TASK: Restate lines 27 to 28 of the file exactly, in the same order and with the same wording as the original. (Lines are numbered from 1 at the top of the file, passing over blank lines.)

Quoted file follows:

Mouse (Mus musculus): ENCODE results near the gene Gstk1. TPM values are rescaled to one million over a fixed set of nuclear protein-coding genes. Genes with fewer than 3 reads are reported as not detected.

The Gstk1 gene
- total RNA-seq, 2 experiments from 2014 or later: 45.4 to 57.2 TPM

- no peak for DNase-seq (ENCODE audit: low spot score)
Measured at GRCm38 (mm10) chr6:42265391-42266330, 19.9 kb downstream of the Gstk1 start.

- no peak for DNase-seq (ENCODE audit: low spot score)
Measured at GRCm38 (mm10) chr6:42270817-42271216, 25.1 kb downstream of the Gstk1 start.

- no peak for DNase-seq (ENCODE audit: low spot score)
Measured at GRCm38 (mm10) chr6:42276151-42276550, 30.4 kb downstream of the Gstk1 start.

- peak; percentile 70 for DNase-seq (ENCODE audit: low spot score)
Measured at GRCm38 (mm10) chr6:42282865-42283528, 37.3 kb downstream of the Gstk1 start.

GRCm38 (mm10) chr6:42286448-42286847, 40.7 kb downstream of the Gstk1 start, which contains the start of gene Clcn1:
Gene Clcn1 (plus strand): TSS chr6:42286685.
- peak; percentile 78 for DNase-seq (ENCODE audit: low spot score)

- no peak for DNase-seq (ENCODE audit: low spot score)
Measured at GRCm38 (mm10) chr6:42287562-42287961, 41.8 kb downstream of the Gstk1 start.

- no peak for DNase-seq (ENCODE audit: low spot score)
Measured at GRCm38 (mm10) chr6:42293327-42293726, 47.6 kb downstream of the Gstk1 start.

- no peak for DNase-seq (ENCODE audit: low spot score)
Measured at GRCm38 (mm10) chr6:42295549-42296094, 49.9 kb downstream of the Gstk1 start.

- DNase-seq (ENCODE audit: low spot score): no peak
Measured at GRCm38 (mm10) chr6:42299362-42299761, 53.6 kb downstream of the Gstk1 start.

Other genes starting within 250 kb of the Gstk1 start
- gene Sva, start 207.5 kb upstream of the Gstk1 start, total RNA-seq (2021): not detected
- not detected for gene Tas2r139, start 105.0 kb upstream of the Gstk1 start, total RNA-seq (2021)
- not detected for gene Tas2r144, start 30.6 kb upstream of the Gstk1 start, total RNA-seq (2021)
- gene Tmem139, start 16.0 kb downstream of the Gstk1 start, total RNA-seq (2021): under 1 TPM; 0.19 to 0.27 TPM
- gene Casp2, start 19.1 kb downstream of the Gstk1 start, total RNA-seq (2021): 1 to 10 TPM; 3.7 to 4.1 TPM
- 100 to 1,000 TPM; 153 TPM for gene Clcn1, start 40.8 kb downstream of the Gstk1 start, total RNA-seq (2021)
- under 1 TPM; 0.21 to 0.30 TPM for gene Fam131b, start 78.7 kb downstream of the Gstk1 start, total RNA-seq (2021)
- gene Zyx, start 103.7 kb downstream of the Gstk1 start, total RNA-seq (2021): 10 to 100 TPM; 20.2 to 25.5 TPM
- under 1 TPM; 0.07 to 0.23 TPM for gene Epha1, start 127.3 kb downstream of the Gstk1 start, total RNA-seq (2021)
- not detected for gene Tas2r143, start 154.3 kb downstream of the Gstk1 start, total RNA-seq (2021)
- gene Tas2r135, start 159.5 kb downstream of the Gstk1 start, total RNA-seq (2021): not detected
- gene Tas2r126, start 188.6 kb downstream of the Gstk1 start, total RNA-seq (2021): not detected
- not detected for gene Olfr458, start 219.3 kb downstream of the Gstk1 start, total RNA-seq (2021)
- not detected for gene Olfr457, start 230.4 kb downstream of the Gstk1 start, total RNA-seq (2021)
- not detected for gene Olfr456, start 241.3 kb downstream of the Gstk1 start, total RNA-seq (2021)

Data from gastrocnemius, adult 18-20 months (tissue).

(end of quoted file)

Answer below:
- gene Tmem139, start 16.0 kb downstream of the Gstk1 start, total RNA-seq (2021): under 1 TPM; 0.19 to 0.27 TPM
- gene Casp2, start 19.1 kb downstream of the Gstk1 start, total RNA-seq (2021): 1 to 10 TPM; 3.7 to 4.1 TPM